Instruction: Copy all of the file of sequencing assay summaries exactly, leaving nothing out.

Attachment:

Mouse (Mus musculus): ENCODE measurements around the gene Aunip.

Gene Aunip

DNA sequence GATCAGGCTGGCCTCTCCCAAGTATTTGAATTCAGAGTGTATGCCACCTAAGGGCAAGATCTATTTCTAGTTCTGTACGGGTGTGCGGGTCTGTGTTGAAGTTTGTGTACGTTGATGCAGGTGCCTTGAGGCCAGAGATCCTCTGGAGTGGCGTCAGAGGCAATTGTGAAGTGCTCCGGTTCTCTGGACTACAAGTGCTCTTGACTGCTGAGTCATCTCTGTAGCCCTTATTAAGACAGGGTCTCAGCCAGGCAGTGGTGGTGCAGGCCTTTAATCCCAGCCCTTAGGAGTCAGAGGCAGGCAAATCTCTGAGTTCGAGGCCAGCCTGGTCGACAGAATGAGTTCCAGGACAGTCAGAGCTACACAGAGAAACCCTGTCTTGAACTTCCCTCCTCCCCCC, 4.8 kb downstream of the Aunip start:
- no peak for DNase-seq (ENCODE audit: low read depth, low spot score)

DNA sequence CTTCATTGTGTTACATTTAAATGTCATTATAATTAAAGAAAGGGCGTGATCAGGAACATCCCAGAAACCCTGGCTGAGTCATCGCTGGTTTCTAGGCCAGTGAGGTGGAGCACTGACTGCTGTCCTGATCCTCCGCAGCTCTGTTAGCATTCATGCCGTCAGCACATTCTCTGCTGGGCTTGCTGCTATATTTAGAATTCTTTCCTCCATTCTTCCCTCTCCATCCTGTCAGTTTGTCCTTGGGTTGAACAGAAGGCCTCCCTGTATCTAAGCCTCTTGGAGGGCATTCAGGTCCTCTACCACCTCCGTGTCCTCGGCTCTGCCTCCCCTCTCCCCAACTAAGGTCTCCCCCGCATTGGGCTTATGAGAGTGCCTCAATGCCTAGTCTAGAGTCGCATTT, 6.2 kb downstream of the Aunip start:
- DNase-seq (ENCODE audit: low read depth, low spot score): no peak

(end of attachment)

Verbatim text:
Mouse (Mus musculus): ENCODE measurements around the gene Aunip.

Gene Aunip

DNA sequence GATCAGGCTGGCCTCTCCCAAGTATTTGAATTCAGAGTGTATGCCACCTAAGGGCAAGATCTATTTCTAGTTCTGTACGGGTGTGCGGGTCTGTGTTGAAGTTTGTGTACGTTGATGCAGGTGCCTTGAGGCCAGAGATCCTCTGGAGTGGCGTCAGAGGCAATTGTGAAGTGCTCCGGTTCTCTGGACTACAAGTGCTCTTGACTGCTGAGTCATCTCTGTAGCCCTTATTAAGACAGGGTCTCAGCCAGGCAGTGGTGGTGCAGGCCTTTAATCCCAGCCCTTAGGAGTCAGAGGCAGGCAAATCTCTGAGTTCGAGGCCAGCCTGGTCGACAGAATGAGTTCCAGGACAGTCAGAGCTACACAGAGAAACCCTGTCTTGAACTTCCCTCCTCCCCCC, 4.8 kb downstream of the Aunip start:
- no peak for DNase-seq (ENCODE audit: low read depth, low spot score)

DNA sequence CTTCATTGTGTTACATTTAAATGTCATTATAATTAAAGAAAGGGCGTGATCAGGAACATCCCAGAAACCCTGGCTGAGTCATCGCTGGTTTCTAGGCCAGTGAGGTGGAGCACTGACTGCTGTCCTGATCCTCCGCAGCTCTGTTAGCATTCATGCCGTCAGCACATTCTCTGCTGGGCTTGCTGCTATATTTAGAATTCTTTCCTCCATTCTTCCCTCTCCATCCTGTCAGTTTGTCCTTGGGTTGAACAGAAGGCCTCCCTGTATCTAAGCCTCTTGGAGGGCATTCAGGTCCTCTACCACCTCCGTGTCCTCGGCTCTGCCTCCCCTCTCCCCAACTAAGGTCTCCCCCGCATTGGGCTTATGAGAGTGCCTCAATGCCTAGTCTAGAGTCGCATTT, 6.2 kb downstream of the Aunip start:
- DNase-seq (ENCODE audit: low read depth, low spot score): no peak